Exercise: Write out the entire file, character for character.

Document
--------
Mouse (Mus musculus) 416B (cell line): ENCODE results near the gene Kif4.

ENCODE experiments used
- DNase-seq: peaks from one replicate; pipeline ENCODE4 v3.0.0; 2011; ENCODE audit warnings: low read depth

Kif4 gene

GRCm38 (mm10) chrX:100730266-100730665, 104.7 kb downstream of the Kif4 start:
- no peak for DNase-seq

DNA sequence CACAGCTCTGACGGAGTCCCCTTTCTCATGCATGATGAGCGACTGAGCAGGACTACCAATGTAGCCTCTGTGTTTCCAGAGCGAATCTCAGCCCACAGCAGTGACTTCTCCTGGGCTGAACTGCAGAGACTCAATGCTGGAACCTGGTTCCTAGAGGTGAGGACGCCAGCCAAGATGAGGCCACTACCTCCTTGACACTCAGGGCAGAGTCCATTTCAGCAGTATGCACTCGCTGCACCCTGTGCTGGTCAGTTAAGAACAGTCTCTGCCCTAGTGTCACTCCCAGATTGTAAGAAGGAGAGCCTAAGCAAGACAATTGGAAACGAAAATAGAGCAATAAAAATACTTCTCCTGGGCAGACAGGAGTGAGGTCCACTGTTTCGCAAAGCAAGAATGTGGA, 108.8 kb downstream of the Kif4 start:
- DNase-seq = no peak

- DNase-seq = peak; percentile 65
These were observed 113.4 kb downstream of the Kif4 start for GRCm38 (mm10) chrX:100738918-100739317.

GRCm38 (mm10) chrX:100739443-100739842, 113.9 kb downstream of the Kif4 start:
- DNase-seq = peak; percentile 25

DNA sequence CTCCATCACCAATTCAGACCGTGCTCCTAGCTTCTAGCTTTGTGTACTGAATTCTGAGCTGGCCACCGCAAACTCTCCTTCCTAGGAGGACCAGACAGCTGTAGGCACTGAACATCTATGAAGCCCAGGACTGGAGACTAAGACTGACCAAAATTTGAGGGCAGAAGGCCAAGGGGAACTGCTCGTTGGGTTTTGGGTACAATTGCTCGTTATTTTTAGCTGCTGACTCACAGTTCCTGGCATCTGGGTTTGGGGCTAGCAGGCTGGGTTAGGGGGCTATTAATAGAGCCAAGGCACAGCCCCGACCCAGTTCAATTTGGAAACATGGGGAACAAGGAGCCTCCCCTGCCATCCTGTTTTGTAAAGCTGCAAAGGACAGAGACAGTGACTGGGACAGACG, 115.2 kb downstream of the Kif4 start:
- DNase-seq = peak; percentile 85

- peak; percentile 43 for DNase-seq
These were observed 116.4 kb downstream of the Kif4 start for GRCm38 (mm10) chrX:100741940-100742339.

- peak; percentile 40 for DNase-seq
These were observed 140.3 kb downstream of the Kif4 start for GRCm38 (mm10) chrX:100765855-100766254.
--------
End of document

Mouse (Mus musculus) 416B (cell line): ENCODE results near the gene Kif4.

ENCODE experiments used
- DNase-seq: peaks from one replicate; pipeline ENCODE4 v3.0.0; 2011; ENCODE audit warnings: low read depth

Kif4 gene

GRCm38 (mm10) chrX:100730266-100730665, 104.7 kb downstream of the Kif4 start:
- no peak for DNase-seq

DNA sequence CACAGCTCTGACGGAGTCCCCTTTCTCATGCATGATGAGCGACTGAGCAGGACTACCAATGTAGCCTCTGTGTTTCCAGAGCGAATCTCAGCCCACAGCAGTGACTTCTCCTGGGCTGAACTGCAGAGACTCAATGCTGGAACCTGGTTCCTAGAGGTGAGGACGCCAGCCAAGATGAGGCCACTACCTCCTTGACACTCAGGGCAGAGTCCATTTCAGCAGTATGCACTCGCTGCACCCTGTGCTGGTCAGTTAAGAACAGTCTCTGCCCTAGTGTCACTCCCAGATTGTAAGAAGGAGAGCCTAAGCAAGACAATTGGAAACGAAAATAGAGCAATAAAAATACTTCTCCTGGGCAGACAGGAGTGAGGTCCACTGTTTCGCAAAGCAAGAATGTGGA, 108.8 kb downstream of the Kif4 start:
- DNase-seq = no peak

- DNase-seq = peak; percentile 65
These were observed 113.4 kb downstream of the Kif4 start for GRCm38 (mm10) chrX:100738918-100739317.

GRCm38 (mm10) chrX:100739443-100739842, 113.9 kb downstream of the Kif4 start:
- DNase-seq = peak; percentile 25

DNA sequence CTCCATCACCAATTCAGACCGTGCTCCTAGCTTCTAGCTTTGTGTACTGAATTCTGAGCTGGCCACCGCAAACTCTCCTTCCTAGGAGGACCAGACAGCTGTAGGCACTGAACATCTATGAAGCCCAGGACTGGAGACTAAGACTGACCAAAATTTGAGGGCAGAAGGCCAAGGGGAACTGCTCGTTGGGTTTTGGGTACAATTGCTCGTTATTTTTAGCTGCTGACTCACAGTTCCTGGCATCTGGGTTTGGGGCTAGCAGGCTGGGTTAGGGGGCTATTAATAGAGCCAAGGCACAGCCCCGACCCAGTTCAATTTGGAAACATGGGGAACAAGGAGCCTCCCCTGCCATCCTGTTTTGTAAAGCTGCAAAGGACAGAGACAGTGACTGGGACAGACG, 115.2 kb downstream of the Kif4 start:
- DNase-seq = peak; percentile 85

- peak; percentile 43 for DNase-seq
These were observed 116.4 kb downstream of the Kif4 start for GRCm38 (mm10) chrX:100741940-100742339.

- peak; percentile 40 for DNase-seq
These were observed 140.3 kb downstream of the Kif4 start for GRCm38 (mm10) chrX:100765855-100766254.